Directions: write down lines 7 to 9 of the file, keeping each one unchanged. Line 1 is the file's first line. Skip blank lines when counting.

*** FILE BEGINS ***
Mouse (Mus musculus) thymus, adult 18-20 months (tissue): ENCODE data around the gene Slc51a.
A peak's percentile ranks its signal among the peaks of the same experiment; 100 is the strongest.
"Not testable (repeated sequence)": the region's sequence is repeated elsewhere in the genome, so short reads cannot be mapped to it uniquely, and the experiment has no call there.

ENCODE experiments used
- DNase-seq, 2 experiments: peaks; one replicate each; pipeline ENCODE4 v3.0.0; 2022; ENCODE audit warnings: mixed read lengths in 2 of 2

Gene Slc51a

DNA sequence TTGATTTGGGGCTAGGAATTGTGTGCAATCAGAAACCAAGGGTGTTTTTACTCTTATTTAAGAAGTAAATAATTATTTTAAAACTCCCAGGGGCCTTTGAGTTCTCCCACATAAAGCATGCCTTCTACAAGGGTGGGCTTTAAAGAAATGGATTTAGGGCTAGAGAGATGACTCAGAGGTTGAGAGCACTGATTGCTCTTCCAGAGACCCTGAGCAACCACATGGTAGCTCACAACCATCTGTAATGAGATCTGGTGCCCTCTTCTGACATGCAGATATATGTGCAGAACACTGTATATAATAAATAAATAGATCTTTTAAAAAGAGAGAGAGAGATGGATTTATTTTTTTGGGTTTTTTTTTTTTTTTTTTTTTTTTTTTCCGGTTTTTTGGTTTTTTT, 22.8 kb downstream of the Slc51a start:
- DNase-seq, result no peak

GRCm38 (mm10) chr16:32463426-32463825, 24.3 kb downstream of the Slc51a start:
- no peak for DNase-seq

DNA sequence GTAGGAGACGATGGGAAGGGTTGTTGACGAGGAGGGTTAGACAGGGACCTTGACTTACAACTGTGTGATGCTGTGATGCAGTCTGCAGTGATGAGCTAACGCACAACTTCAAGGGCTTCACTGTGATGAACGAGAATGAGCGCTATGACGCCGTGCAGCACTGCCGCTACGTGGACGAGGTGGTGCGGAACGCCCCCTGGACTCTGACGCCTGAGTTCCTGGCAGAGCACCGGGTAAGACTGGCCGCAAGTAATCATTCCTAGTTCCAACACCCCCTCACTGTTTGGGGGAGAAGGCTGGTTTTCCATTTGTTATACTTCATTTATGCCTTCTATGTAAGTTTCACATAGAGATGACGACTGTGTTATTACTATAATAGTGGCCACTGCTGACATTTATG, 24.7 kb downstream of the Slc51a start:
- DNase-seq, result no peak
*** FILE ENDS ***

DNA sequence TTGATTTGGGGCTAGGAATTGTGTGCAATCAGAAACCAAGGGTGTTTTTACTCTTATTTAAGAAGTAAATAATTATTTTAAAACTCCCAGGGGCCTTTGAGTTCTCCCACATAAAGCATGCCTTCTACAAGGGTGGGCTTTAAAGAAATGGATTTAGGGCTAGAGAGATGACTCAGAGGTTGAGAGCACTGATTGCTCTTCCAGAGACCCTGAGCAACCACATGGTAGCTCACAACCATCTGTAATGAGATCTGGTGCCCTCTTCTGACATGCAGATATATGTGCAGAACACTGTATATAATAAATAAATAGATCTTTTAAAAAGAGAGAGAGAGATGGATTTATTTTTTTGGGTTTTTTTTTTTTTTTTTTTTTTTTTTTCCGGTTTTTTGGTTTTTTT, 22.8 kb downstream of the Slc51a start:
- DNase-seq, result no peak

GRCm38 (mm10) chr16:32463426-32463825, 24.3 kb downstream of the Slc51a start: